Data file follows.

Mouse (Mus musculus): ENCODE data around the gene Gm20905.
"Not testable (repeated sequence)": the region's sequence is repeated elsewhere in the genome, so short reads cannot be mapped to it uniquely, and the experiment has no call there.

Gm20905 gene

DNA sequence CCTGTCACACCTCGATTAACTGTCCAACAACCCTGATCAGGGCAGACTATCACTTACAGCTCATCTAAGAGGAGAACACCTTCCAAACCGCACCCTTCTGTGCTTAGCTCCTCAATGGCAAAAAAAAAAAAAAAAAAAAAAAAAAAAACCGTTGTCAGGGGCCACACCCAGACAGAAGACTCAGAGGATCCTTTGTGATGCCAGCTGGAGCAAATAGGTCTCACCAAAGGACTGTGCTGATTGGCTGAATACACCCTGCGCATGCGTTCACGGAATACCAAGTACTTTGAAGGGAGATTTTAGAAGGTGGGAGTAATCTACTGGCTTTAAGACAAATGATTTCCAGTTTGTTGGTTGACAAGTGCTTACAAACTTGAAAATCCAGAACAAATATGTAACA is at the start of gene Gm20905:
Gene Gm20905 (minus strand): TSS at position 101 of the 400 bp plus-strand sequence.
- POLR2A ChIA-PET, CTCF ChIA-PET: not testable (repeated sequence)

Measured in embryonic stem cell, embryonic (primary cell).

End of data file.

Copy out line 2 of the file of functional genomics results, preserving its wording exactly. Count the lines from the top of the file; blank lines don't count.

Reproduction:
"Not testable (repeated sequence)": the region's sequence is repeated elsewhere in the genome, so short reads cannot be mapped to it uniquely, and the experiment has no call there.